Methodologies and Technologies for Rapid Enterprise Architecture Delivery


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Issue No 25:

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PERTH, AUSTRALIA – March 26, 2004: Earlier issues of TEN have separately addressed concepts of Enterprise Architecture and also of XML and Web Services for Enterprise Integration. This issue we will discuss the changes that are necessary for Strategic Business Transformation Enablement.

Clive Finkelstein
TEN - The Enterprise Newsletter

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The most critical issue facing Government, Defense and Commercial enterprises today is the rapid pace of change in almost every industry. With the rate of technological change increasing, together with today's budget and competitive pressures, enterprises must be able to change rapidly  ... often just to survive - let alone succeed.

The need for transformation from today's inflexible business environment to an agile enterprise that can change direction rapidly has never been greater. Yet the structures, processes and systems that we have today are inflexible: they are incapable of rapid change. More computer hardware, or software, or packages, or staff, or outsourcing are not the solution. They are part of the problem.

The solution requires Business Transformation Enablement. It needs methods for rapid business change – with systems that also change in lock-step. This is not a computer problem. It is a business problem. It needs strategic direction from senior management and strategic planners, with these directions then translated into rapid action by business experts working with IT experts.

Strategic Business Transformation Enablement requires skills that enable senior managers, together with their planners, business managers, business experts and IT staff to work together to transform your enterprise – as each group has its specific expertise to contribute.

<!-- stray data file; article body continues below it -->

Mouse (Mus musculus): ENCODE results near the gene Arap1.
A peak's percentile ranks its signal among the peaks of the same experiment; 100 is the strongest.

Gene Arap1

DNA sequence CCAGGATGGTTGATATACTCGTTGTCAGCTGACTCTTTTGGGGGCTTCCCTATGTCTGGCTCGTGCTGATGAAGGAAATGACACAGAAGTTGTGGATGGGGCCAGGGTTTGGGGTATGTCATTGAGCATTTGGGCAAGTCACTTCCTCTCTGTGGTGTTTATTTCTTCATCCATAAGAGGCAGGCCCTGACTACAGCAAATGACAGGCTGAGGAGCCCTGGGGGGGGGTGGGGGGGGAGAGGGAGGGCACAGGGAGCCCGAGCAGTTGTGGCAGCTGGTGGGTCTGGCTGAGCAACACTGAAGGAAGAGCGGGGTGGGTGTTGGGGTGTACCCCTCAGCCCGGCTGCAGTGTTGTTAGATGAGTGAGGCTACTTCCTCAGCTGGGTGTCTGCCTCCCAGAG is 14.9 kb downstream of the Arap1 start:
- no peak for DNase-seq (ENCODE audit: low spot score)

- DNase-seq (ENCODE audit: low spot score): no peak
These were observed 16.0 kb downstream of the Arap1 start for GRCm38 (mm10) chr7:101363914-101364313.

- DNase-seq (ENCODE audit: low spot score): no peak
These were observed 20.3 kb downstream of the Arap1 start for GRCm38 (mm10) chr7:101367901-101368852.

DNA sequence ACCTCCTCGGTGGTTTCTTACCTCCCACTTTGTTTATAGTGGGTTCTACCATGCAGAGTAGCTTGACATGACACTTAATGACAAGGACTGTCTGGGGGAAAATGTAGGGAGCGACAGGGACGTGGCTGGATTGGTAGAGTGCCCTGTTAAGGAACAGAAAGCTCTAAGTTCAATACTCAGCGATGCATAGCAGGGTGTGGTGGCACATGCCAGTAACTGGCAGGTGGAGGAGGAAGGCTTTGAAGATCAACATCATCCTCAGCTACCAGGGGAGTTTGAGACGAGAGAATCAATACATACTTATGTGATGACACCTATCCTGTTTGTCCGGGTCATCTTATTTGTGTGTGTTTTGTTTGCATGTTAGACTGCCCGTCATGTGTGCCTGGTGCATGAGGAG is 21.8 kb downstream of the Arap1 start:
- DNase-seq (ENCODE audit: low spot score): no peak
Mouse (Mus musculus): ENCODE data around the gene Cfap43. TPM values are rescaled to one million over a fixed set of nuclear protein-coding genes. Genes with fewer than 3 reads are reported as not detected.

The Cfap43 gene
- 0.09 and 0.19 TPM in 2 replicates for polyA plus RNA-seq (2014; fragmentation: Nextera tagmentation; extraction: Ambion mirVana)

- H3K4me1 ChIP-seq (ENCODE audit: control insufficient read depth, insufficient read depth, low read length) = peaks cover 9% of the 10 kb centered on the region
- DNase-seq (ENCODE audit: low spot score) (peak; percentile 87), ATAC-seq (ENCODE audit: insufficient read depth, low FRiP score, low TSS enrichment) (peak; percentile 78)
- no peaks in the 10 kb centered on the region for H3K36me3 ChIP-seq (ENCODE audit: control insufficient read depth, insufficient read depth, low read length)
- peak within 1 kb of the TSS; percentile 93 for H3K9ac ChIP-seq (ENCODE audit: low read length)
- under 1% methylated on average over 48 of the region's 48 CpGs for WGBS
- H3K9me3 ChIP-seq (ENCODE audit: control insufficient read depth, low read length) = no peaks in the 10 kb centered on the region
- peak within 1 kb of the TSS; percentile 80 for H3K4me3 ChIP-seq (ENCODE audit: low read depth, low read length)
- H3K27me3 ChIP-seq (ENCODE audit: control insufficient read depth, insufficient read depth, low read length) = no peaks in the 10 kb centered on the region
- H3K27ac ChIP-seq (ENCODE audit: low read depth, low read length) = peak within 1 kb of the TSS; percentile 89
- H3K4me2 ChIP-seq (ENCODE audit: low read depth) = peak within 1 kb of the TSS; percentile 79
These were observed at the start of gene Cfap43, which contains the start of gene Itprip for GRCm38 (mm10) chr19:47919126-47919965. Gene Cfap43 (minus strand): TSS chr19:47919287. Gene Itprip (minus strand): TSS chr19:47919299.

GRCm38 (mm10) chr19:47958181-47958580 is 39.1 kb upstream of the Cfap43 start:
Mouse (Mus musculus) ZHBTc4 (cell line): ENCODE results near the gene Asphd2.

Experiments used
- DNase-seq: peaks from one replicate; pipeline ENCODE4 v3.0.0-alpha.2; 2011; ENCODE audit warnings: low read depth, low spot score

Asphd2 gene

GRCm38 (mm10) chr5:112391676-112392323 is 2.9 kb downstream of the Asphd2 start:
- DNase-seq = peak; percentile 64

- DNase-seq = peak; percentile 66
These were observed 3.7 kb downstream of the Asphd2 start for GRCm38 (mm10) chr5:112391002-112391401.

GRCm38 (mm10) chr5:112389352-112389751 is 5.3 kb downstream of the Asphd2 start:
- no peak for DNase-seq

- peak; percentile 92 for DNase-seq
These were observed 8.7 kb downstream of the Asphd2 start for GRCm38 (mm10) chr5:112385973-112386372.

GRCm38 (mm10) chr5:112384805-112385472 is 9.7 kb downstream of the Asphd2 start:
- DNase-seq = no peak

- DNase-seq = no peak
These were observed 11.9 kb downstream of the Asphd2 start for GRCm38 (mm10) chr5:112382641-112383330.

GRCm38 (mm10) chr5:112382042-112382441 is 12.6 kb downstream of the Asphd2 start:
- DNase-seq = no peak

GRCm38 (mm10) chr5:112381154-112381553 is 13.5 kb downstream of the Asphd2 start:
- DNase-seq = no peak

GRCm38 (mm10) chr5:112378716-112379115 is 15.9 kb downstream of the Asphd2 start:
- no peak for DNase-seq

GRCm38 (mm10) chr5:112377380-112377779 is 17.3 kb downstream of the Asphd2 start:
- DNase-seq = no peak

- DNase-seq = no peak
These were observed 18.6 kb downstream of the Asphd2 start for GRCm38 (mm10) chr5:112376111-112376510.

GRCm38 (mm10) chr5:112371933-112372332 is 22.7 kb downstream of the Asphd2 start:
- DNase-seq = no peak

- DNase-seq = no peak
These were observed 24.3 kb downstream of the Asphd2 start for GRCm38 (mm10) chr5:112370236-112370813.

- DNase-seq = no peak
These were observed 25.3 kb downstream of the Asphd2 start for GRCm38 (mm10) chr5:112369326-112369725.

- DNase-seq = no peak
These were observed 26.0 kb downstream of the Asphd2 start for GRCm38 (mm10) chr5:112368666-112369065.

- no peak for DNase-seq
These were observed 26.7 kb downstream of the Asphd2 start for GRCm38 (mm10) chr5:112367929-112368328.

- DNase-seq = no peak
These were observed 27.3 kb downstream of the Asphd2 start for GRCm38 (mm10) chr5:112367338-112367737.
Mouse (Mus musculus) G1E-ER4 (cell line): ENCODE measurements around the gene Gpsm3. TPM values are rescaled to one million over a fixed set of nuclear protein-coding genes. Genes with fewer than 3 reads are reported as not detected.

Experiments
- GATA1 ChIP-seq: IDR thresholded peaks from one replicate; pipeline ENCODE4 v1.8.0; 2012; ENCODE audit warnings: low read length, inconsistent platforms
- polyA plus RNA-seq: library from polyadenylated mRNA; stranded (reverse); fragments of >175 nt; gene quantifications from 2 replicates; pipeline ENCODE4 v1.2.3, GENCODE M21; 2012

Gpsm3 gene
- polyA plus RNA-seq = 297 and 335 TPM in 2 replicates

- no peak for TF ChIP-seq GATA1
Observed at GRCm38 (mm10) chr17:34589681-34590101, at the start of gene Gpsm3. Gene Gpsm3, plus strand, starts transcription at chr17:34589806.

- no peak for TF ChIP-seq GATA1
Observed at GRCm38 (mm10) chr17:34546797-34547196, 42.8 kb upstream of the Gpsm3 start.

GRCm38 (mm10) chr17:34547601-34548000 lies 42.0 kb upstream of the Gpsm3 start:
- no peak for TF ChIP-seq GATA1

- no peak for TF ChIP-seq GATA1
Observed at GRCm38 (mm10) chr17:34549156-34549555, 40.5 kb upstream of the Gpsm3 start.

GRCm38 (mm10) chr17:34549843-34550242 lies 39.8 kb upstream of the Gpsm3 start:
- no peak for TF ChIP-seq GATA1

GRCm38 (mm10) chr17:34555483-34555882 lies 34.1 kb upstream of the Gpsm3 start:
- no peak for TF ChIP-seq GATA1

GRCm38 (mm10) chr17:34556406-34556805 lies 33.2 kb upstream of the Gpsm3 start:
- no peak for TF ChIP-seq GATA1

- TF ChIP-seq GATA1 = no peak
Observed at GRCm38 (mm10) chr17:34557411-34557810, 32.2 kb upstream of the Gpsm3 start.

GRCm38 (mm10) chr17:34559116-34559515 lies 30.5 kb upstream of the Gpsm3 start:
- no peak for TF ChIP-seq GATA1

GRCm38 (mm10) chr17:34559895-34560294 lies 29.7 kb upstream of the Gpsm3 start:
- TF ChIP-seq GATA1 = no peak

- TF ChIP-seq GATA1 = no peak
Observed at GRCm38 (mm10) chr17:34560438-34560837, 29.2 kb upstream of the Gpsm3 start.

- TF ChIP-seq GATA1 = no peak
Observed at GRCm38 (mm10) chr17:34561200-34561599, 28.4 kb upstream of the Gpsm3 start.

The methods to achieve this are being successfully applied by many enterprises today.  But the methods require new thinking. The tried and true ways no longer work. We need new ways to make the required business transformations.

Our current systems development methods have served us well in developing operational Information Systems in the period of managed change that we had up until the 90s. But now the pace of change is much, much faster than we ever anticipated when those systems and warehouses were first built.

Historically these systems have been difficult to change. The systems and databases that we built in the early years of the Information Age to enable our organizations to be more responsive to change are now monolithic and resistant to change. Today, they inhibit the ability of our organizations to change rapidly in order to compete … sometimes even to survive. We are chained to inflexible systems that can no longer respond to the rapid change environment of today – let alone the even greater change environment that we will soon find ourselves in tomorrow.